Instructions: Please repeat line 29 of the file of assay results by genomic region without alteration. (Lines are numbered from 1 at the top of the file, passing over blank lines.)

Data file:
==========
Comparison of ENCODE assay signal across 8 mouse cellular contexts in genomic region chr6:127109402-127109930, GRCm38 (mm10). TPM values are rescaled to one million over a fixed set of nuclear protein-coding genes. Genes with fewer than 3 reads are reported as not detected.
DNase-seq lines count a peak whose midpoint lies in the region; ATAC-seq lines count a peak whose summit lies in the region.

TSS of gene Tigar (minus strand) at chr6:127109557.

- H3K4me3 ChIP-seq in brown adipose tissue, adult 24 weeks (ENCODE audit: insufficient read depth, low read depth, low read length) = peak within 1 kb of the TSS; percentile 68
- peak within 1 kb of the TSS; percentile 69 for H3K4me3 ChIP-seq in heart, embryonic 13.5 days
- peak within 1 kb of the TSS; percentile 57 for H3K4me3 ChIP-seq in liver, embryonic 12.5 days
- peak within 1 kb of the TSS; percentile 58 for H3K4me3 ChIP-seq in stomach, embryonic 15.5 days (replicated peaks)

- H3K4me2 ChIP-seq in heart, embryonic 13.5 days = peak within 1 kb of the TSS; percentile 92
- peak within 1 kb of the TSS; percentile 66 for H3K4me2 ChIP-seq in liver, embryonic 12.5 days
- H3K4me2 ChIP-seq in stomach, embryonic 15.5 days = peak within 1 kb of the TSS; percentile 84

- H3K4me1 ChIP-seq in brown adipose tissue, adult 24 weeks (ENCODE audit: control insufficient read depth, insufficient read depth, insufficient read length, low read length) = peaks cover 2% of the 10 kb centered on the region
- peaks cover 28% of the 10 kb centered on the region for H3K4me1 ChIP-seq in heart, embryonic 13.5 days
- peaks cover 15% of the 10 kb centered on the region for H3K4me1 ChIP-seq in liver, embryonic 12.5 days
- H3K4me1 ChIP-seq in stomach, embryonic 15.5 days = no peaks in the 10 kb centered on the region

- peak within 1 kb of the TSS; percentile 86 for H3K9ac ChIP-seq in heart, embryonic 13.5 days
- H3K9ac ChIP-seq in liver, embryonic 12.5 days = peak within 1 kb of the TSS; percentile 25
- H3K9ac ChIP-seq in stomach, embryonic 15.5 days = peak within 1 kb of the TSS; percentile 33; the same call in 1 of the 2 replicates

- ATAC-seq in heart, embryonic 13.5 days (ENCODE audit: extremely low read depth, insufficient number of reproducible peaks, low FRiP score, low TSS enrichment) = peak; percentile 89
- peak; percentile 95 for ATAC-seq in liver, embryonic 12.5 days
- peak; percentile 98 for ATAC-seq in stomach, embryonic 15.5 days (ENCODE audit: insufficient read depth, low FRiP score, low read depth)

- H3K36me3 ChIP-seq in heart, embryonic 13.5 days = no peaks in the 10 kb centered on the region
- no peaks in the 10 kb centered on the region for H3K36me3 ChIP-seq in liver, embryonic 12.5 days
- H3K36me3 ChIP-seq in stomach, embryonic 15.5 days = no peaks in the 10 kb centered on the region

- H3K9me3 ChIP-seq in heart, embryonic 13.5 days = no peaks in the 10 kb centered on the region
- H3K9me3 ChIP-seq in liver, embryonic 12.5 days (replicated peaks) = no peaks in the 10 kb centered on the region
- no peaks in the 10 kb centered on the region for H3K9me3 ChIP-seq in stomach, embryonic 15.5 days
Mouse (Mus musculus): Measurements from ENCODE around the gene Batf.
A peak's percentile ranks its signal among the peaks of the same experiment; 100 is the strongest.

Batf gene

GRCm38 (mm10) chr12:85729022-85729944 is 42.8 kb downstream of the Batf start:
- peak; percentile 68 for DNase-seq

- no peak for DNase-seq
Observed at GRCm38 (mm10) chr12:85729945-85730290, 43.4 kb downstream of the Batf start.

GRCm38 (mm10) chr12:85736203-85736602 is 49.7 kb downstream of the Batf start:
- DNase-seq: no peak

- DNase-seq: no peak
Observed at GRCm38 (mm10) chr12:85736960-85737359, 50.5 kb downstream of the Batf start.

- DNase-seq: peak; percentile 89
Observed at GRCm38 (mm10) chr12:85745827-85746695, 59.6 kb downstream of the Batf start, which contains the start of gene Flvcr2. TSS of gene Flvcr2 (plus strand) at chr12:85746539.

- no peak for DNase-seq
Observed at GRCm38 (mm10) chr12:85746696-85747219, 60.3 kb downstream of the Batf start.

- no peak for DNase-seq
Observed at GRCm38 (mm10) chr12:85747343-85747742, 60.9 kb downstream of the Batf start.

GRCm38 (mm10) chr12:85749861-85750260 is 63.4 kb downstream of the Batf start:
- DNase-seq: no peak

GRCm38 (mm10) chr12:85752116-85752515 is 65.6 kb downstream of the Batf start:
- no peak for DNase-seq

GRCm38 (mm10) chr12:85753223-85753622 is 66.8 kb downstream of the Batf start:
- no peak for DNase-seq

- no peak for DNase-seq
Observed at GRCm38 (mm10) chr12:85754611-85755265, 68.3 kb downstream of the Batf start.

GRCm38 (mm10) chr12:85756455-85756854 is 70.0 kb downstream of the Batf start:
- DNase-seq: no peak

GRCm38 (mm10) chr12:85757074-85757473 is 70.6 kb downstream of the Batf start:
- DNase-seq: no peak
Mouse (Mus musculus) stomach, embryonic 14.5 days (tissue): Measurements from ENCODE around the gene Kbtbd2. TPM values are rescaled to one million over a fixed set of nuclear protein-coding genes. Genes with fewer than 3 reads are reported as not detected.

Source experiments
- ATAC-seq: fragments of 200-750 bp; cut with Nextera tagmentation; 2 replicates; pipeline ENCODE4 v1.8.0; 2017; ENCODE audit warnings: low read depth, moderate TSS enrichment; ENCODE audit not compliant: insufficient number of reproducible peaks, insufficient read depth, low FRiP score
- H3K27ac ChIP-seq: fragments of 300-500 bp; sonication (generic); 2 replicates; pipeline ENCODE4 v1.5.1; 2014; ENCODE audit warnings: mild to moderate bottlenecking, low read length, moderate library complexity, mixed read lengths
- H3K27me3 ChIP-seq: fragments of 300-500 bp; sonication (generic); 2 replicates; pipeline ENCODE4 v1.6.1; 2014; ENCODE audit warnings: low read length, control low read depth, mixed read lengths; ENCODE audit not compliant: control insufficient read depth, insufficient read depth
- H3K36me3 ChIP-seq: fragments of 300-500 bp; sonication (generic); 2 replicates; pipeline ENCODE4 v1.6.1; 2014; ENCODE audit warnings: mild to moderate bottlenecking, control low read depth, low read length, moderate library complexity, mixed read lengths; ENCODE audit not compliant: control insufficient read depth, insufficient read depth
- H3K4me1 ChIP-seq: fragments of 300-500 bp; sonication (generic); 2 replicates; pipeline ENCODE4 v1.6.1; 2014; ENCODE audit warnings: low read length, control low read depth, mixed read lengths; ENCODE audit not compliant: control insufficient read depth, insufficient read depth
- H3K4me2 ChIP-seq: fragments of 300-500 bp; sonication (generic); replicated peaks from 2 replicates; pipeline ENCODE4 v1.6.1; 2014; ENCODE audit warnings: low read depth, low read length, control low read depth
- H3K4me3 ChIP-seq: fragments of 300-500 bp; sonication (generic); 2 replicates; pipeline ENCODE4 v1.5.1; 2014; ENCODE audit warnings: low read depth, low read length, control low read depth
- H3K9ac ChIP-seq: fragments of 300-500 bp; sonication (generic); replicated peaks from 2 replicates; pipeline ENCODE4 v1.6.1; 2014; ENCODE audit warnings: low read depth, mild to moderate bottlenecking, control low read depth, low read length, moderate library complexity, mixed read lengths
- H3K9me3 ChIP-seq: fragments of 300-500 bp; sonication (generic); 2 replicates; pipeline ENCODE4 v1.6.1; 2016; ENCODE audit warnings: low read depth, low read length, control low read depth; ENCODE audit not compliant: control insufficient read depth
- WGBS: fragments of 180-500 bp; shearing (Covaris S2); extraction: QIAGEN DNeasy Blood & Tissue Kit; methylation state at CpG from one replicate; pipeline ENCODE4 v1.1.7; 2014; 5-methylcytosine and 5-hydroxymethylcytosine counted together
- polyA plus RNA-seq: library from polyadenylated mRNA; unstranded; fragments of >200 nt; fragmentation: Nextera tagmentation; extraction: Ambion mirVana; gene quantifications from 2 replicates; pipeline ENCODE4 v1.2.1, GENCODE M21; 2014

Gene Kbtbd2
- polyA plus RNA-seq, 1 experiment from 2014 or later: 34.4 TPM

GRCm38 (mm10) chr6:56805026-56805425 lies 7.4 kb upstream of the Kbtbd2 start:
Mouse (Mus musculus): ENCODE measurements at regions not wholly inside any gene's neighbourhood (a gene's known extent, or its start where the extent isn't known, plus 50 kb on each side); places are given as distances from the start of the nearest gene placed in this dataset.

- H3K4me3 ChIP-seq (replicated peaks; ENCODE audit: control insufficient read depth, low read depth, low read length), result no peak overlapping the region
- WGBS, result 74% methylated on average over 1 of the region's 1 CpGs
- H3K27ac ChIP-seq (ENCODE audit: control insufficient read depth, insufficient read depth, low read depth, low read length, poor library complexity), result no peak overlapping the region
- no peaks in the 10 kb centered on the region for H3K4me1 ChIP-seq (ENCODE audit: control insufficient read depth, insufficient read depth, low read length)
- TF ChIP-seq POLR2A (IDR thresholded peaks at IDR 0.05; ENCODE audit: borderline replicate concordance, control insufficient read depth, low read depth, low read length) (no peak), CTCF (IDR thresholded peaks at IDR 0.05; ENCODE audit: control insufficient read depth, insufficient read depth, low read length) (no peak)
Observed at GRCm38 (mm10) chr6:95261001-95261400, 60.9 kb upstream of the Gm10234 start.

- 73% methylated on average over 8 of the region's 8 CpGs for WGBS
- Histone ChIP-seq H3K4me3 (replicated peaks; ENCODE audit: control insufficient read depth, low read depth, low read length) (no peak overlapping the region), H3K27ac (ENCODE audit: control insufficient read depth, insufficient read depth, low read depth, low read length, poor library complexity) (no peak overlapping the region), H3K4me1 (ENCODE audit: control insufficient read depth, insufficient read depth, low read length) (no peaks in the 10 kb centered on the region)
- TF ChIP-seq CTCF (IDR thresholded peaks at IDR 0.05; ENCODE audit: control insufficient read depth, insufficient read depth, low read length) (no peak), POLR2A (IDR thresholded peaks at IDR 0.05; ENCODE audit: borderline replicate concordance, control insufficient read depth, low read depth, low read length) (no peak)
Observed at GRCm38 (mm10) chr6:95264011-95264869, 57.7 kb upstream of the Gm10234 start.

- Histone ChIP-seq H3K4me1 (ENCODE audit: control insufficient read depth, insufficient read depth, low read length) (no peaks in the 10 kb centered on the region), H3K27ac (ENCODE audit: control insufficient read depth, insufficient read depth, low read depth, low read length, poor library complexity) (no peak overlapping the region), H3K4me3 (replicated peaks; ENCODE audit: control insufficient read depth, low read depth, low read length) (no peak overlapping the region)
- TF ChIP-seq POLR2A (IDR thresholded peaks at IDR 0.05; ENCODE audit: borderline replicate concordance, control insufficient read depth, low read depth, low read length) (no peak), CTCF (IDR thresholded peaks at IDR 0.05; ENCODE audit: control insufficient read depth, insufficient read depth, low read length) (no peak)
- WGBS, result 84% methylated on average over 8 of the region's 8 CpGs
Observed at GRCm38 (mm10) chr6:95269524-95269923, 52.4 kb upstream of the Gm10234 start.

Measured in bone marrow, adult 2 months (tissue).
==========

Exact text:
Batf gene